Photo: Free Creative Stuff (via Pixabay)

A new publication by Oxfam Novib and SOMO brings together the current knowledge on the role of the private sector in fragile and conflict-affected settings, as well as practical guidance on what civil society’s engagement with the private sector might look like. The report highlights two major contemporary discourses: business as a foundation for peaceful development versus business as a cause of conflict and violence in fragile states.

Ready to engage?

An introduction for civil society organisations and other stakeholders on the role of business in fragile and conflict-affected settings

Contribute to peace

As Mark van Dorp, expert on business, conflict & peace, explains, “It is important to increase civil society’s engagement with companies, to ensure that businesses’ presence is not exacerbating conflict, but instead is doing no harm and potentially even contributes to peace and stability. This starts with a better understanding of the role of the private sector in fragile and conflict-affected settings. This knowledge can provide an entry point of engagement and can facilitate constructive private sector engagement. After reading this report, civil society leaders will be able to capture the essence of the debate on business, conflict and peace that has been ongoing for the last two decades.”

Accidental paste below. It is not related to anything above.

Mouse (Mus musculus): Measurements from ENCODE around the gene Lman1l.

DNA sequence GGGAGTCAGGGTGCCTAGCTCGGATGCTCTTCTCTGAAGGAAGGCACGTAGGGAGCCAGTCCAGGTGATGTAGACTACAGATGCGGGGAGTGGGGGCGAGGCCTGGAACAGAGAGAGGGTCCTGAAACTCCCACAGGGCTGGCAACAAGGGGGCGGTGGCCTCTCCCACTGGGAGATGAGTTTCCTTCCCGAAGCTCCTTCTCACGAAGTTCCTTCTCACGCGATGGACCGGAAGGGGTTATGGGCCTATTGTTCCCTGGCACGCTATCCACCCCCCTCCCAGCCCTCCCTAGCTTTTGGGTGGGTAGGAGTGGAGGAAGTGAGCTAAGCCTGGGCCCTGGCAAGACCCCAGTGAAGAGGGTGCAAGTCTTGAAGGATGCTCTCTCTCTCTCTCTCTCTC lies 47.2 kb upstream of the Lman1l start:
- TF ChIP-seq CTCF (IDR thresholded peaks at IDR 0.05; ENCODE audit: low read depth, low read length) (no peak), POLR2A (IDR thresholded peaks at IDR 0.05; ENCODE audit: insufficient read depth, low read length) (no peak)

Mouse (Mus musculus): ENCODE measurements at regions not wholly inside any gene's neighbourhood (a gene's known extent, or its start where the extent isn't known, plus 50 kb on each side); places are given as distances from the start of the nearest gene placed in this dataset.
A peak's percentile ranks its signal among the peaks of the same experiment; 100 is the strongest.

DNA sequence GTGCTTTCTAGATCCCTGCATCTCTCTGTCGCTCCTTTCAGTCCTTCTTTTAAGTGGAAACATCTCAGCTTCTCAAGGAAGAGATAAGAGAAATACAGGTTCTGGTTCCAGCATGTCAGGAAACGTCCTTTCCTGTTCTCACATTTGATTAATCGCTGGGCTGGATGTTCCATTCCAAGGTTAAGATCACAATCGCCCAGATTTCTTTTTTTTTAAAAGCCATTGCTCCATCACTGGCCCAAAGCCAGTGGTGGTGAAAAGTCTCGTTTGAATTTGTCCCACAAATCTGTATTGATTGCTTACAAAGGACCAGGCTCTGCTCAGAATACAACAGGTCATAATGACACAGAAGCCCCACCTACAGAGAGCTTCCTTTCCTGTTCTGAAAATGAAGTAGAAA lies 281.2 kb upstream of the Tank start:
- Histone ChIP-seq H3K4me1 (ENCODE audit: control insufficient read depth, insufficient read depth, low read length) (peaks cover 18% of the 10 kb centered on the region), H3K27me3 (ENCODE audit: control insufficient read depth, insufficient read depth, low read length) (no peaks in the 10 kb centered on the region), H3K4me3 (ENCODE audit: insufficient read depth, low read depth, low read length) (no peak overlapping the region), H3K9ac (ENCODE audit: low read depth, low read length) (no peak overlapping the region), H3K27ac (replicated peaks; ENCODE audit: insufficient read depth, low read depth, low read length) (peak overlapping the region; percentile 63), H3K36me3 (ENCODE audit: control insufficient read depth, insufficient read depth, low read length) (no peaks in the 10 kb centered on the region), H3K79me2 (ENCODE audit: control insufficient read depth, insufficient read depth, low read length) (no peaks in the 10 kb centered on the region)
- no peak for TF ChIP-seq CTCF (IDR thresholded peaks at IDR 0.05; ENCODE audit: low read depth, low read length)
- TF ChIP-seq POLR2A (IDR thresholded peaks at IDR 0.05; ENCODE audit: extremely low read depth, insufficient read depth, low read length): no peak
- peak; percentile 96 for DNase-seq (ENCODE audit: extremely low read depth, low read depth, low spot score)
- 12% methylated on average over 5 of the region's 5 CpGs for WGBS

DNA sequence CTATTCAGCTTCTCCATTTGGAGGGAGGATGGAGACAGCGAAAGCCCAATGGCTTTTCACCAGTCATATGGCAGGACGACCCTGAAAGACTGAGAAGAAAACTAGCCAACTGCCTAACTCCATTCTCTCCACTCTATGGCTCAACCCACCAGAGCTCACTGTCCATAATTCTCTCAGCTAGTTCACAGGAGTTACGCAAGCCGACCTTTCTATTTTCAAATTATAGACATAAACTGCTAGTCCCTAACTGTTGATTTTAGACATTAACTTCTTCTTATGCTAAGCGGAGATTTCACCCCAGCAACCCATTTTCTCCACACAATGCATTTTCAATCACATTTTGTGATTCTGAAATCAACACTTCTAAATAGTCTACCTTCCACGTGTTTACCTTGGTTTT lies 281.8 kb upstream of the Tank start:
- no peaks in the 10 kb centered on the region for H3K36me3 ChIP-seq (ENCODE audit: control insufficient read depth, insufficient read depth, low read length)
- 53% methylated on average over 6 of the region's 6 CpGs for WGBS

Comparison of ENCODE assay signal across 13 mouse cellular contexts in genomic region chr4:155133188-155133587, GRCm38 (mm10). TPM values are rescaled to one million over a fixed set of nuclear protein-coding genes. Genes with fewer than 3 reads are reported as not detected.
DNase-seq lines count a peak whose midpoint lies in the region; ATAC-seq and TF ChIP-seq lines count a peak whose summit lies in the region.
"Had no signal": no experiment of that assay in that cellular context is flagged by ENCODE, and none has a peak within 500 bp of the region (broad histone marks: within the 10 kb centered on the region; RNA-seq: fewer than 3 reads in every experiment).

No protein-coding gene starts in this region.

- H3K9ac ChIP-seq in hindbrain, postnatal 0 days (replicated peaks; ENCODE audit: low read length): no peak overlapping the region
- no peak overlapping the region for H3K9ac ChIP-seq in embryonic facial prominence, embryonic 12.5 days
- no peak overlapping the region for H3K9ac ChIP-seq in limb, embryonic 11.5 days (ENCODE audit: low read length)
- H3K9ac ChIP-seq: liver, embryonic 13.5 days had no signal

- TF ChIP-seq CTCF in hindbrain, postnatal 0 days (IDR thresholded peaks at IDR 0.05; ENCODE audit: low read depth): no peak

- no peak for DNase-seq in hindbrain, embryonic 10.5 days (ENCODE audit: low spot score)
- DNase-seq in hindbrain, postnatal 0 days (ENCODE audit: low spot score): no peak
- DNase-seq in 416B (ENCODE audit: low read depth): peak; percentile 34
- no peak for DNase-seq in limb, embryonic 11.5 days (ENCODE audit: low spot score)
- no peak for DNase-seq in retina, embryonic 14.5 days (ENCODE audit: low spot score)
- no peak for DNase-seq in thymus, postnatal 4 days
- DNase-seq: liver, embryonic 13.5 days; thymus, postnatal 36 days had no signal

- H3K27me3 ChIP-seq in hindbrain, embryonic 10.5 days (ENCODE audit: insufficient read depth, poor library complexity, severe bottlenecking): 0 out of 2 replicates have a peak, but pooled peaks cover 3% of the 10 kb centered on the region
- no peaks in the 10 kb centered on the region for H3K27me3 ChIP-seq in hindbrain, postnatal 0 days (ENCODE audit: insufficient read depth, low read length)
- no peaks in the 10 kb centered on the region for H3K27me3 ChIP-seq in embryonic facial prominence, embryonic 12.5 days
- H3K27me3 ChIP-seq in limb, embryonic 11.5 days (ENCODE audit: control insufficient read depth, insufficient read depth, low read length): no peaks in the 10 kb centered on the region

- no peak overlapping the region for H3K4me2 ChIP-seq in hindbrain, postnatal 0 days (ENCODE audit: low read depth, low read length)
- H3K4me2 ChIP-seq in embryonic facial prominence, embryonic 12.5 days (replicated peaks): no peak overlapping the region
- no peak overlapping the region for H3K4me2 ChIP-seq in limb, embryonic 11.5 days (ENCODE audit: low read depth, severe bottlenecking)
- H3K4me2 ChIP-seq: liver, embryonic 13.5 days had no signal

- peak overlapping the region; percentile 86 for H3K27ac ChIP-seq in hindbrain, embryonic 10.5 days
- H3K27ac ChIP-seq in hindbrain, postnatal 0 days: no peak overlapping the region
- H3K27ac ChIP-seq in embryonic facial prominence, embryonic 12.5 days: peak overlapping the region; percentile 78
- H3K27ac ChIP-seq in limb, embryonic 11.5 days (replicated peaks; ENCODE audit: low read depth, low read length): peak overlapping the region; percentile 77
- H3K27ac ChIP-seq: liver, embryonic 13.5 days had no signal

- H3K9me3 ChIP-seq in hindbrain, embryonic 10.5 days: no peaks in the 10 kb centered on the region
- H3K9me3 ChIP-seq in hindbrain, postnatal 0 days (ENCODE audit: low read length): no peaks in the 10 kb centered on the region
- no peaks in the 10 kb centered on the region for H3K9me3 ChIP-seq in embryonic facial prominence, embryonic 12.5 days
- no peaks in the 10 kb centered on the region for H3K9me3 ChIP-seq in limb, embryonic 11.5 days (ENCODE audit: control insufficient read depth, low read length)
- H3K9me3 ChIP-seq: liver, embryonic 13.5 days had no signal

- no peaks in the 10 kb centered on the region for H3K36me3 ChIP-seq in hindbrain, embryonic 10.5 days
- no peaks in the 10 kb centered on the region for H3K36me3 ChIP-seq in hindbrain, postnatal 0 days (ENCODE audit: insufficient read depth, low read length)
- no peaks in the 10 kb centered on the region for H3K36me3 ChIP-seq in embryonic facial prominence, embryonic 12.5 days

Show responsibility

The paper is written specifically for members of the Civil Society Platform for Peacebuilding and Statebuilding, of which Oxfam Novib is a member. As Floortje Klijn, project leader at Oxfam Novib, explains, “Our local partners in conflict-affected countries are struggling with many different challenges, ranging from violent conflict, weak governance, sexual and gender based violence, humanitarian crisis and climate change. Businesses are increasingly expected to show their corporate responsibility, especially in areas where the state is largely absent. The goal of the report is to enter the debate on the role that the private sector can play in these settings. Civil society’s local knowledge, the interlocutor role they can potentially play between communities and companies, as well as their watchdog role, makes civil society a critical actor in ensuring businesses are conflict-sensitive and promoting a more peace-promoting role for private sector actors in FCAS.”

Build a bridge

The report is launched at a special event during the Annual Meeting of the Civil Society Platform for Peacebuilding and Statebuilding in Addis Ababa, Ethiopia. According to Peter van Sluijs, Coordinator of CSPPS, “Supporting a peace-promoting private sector is one of the priority themes of the Peace Vision for 2019 – 2021 of the International Dialogue on Peacebuilding and Statebuilding (IDPS). The Platform’s membership will reflect on the implementation of this important theme and discuss possible ways to operationalize the IDPS Peace Vision by seeking ways to constructively engage with the private sector. We believe that this report will be useful to many other stakeholders as well, and see it as an important tool to build a bridge between civil society and the business community.”